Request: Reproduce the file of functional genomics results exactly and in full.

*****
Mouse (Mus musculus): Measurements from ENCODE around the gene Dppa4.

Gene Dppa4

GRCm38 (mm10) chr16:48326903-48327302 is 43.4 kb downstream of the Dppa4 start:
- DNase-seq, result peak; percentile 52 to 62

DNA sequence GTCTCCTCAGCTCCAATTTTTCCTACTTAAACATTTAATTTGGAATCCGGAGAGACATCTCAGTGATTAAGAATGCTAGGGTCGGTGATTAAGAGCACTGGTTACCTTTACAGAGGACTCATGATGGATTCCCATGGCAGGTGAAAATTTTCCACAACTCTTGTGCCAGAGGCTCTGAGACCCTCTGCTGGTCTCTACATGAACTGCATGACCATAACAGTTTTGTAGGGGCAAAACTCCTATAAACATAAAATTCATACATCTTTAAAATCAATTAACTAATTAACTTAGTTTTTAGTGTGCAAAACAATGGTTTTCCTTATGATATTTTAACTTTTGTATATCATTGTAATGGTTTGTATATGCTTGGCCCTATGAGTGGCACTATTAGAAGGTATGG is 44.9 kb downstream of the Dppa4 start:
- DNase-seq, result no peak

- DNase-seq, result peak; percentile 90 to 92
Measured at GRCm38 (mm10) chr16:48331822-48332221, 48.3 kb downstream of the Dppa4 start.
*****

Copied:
Mouse (Mus musculus): Measurements from ENCODE around the gene Dppa4.

Gene Dppa4

GRCm38 (mm10) chr16:48326903-48327302 is 43.4 kb downstream of the Dppa4 start:
- DNase-seq, result peak; percentile 52 to 62

DNA sequence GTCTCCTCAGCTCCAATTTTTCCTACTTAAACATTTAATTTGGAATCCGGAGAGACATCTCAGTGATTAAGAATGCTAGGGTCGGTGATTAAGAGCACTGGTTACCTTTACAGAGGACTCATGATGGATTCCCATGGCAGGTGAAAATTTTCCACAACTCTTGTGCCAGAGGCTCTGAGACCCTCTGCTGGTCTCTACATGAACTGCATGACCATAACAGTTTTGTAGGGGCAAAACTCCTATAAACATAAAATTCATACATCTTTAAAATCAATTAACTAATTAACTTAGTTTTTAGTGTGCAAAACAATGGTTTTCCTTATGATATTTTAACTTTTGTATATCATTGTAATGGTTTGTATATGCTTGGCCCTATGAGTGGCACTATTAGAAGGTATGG is 44.9 kb downstream of the Dppa4 start:
- DNase-seq, result no peak

- DNase-seq, result peak; percentile 90 to 92
Measured at GRCm38 (mm10) chr16:48331822-48332221, 48.3 kb downstream of the Dppa4 start.